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Supreme Court on a Shoestring

Homeless Man Takes On Texas, Religious Display

By Sylvia Moreno
Washington Post Staff Writer
Monday, February 21, 2005; Page A01

AUSTIN -- Comes now the plaintiff, surely one of the most unusual to get a case to the highest court in the land. He's homeless; he's destitute; and his law license is suspended.

But never mind all that, Thomas Van Orden admonishes anyone who gets stuck on the fact that he sleeps nightly in a tent in a wooded area; showers and washes his clothes irregularly; hangs out in a law library; and survives on food stamps and the good graces of acquaintances who give him a few bucks from time to time.

The Ten Commandments monument, which sits outside the Texas state Capitol, violates the constitutional ban on the establishment of religion, according to plaintiff Thomas Van Orden. Van Orden, whose law license is suspended, sued the state and argued the case himself. (Sylvia Moreno -- The Washington Post)

What is important, Van Orden says, is "I wrote myself to the Supreme Court."

That he did and with a case that involves an issue that has divided liberals and conservatives as well as lower federal courts for decades: the display of a Ten Commandments monument on government property.

On March 2, the Supreme Court will hear Van Orden v. Perry, a case born of Van Orden's daily meanderings around the Texas state Capitol grounds. There, between the Capitol and the Texas Supreme Court, stands a 6-foot-tall, 3-foot-wide pink granite monument etched with the commandments and Christian and Jewish symbols. Carved in the shape of stone tablets, the monument was presented to "the Youth and the People of Texas" in 1961 by the Texas chapter of the Fraternal Order of Eagles.

One day in 2002, as Van Orden walked to the State Law Library in the Supreme Court building, where he seeks peaceful and dry refuge daily, the lawsuit dawned on him. Somebody had to challenge the state of Texas for what he believed to be a governmental endorsement of Judeo-Christian doctrine and a violation of the separation between church and state.

Why not him? As he likes to say, "I have time; my schedule is kind of light."

Van Orden is a self-declared religious pluralist who was raised Methodist in East Texas and joined the Unitarian church in Austin in the 1990s. That was before he sank into a major depression that destroyed his family life and legal career and rendered him homeless. "I miss it," he said about church. "But it's hard to get up and go on Sunday morning when you live in a tent."

He speculated that even the Texas chapter of the liberal American Civil Liberties Union would never challenge the commandments monument on the Capitol grounds.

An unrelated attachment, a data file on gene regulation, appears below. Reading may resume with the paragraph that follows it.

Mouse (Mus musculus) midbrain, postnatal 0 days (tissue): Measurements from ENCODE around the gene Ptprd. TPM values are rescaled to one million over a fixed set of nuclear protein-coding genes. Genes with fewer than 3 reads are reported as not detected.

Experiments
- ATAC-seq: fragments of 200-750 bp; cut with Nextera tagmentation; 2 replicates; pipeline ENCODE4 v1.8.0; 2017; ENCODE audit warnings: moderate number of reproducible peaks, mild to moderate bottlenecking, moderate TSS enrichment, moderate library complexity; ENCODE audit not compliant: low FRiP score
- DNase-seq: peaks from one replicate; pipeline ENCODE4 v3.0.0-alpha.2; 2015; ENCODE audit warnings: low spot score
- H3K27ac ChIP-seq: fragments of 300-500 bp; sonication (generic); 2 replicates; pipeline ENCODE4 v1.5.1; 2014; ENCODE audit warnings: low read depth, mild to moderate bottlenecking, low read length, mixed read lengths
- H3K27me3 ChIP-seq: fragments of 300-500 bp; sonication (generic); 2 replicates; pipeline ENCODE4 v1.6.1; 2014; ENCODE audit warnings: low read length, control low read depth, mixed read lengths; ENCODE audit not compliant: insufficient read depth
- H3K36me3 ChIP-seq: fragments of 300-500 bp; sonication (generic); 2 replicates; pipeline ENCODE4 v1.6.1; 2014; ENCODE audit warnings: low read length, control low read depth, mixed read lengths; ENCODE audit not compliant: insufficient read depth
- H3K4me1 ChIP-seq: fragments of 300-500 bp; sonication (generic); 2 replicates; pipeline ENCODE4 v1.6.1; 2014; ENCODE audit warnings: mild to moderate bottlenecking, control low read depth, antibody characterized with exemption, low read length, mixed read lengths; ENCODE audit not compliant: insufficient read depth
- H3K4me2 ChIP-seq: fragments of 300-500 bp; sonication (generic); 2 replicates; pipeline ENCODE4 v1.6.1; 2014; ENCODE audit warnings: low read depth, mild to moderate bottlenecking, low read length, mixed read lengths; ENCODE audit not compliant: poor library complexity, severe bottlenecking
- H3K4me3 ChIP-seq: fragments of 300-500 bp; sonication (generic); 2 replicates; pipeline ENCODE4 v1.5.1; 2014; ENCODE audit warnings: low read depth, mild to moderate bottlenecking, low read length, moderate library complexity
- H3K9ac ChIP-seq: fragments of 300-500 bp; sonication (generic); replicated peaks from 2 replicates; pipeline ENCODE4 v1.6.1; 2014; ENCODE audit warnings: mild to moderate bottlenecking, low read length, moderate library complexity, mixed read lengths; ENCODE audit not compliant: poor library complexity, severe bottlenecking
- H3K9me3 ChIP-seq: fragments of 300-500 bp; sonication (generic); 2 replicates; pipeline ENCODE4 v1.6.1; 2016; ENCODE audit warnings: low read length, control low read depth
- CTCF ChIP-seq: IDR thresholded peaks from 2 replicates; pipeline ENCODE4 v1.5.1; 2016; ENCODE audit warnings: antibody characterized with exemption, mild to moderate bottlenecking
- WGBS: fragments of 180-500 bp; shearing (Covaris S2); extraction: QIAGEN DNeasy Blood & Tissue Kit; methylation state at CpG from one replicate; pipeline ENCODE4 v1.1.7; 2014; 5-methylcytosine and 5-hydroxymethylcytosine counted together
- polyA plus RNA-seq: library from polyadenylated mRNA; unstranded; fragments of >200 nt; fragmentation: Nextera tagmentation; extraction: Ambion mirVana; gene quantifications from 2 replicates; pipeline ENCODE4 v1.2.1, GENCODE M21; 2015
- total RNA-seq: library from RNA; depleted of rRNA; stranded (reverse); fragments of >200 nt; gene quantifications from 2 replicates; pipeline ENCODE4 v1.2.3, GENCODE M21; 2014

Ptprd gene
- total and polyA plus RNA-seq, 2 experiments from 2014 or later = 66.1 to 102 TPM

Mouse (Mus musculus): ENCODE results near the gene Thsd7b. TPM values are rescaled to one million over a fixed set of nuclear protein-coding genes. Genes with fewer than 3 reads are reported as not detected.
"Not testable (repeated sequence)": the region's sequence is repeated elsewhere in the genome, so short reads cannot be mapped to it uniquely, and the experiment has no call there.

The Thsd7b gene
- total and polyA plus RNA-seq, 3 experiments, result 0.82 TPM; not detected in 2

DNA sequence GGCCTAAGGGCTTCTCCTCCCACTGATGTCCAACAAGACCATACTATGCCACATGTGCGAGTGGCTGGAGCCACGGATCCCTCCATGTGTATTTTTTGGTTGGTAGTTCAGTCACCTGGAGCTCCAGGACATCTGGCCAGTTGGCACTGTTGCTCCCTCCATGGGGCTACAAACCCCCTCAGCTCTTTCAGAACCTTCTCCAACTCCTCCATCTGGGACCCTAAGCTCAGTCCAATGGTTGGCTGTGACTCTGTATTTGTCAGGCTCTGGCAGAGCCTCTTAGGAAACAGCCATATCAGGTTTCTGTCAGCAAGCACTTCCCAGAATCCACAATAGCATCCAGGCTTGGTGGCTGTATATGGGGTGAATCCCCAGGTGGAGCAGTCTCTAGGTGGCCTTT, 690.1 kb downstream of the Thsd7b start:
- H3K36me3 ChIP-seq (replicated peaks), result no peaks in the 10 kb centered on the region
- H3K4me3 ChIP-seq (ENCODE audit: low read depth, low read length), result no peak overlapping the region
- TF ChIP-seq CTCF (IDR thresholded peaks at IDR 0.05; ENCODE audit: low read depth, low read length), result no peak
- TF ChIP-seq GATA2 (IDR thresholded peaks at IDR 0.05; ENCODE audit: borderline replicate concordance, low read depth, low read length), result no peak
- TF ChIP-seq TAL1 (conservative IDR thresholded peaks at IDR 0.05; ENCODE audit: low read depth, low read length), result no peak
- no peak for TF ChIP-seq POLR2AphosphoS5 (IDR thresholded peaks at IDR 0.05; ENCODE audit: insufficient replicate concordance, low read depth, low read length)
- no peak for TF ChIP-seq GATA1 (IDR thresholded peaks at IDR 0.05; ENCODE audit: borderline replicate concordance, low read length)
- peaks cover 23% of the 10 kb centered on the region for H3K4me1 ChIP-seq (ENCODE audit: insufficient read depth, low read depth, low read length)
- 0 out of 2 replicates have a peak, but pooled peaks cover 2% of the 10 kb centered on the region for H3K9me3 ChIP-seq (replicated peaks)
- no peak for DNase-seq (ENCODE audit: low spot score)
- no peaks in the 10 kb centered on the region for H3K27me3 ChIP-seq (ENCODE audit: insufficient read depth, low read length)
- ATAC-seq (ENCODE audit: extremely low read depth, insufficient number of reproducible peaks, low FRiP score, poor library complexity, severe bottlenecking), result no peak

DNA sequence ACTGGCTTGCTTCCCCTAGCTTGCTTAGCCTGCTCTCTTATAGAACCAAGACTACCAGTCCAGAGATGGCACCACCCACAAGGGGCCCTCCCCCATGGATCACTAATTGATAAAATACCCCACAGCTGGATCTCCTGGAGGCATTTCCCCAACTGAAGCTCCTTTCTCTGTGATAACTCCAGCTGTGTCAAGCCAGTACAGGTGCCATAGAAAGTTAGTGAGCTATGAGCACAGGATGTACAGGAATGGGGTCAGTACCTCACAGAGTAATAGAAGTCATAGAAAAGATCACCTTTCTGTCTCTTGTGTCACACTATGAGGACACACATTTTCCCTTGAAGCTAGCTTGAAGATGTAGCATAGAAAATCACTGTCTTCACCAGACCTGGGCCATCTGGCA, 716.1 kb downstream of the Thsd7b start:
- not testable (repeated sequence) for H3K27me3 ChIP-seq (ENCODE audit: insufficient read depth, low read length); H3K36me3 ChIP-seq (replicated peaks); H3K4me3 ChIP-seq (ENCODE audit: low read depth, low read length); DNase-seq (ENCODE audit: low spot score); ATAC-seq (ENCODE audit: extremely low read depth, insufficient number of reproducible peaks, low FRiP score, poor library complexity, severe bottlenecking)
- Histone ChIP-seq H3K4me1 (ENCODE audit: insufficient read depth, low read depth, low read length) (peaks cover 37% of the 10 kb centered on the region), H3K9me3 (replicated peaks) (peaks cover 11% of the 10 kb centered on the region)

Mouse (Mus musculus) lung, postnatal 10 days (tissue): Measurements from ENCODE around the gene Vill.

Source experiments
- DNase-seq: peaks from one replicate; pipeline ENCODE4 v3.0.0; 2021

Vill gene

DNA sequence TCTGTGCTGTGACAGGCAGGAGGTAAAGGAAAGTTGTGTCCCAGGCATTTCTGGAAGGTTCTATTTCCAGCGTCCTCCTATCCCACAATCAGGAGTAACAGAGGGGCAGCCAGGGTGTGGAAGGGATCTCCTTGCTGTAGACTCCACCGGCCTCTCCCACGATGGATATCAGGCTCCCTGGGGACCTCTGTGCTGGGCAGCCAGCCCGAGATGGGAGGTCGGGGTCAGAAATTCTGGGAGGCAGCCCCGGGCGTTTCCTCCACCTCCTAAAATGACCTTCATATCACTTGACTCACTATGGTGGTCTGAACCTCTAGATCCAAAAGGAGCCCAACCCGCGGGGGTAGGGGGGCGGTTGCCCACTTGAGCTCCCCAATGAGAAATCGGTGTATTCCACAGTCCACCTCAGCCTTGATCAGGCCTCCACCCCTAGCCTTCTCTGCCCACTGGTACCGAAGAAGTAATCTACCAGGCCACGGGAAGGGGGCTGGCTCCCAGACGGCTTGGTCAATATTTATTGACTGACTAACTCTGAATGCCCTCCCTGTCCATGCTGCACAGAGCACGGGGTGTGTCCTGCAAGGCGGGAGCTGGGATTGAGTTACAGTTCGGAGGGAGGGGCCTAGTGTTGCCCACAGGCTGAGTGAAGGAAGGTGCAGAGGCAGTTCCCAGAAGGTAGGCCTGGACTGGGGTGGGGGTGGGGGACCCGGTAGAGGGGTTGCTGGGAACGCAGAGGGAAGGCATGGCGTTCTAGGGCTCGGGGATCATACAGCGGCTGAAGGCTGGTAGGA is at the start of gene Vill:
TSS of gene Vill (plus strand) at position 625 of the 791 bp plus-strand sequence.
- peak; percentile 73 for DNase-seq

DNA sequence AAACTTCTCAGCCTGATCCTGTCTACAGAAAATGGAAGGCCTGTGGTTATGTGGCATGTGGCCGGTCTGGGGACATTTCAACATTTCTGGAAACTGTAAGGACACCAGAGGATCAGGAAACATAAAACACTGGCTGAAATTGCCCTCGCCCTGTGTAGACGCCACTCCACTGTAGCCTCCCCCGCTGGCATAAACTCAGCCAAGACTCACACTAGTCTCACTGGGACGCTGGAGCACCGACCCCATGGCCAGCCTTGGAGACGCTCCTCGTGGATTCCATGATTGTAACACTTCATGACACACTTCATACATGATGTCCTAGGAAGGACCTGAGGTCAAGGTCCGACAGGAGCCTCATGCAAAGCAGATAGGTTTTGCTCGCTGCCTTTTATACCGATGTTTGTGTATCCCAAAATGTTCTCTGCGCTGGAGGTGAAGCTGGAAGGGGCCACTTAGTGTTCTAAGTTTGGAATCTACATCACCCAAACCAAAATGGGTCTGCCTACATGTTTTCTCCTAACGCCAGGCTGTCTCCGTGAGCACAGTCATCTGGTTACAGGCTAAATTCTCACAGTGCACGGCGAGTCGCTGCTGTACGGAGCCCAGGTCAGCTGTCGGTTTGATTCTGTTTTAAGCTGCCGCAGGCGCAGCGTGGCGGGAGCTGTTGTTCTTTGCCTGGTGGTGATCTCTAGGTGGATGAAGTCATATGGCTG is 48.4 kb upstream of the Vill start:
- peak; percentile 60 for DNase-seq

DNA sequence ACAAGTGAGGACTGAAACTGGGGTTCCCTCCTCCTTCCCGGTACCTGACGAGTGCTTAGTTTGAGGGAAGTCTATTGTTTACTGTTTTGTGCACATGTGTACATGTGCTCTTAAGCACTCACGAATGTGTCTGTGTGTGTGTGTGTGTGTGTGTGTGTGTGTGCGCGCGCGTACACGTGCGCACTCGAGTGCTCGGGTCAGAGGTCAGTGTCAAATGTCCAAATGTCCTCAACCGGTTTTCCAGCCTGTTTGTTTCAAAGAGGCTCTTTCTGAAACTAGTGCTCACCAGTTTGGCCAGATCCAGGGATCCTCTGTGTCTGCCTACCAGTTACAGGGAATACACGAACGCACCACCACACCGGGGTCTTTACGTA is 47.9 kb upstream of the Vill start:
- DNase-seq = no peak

"If you're in private practice in Austin and file this suit, you're going to be radicalized -- even in liberal Austin. But look at me; I'm the perfect person. I don't have anything to lose," he said recently as he stood outside the court building. He is 59 or 60 but will not say which. He needed a shave, and his teeth and fingers were stained dark from tobacco, but he looked rather lawyerly in his second-hand slacks, blue-striped shirt and scuffed brown wingtips. "It's like God called me to do it. How could I walk away from that?" he said. "It just looked to me like the light shined on me."

Now the U.S. Supreme Court will decide the question presented in the Van Orden case: whether a monument bearing the Ten Commandments, which has stood for more than 40 years and is surrounded by 16 other monuments on the Texas Capitol grounds, "constitutes an impermissible establishment of religion in violation of the First Amendment." To be heard at the same time is McCreary County v. ACLU of Kentucky, a case that challenges the exhibition of the Ten Commandments along with other historical documents in two courthouses.

In the Texas case, the U.S. Court of Appeals for the 5th Circuit ruled in November 2003 that the commandments monument conveyed both a religious and secular message and did not violate the Constitution. In the Kentucky case, the U.S. Court of Appeals for the 6th Circuit ruled in December 2003 that two counties must remove framed copies of the Ten Commandments from courthouse walls because they constituted religious displays. These are just two of more than two dozen cases involving the Ten Commandments that lower courts have decided since the U.S. Supreme Court last agreed to address the issue in 1980. It was then the high court struck down a Kentucky law that required public schools to post the commandments in classrooms.

Van Orden's case will be argued at the Supreme Court by constitutional law scholar Erwin Chemerinsky of Duke University. Van Orden called Chemerinsky shortly after the 5th Circuit ruled against him in late 2003, and Chemerinsky agreed to take the case pro bono. Last spring, Chemerinsky petitioned the Supreme Court to review the appellate ruling in the Van Orden case and last October, the court announced it would hear the Texas and Kentucky cases together.

"I have nothing but the greatest admiration and respect for him," Chemerinsky said of Van Orden. "He genuinely cares about this issue. He's extremely intelligent and articulate, and I think he did an excellent job of briefing and arguing the case on the trial level and the appellate level. . . . A large Ten Commandments monument sitting between the Texas Capitol and the Texas Supreme Court violates the establishment clause."

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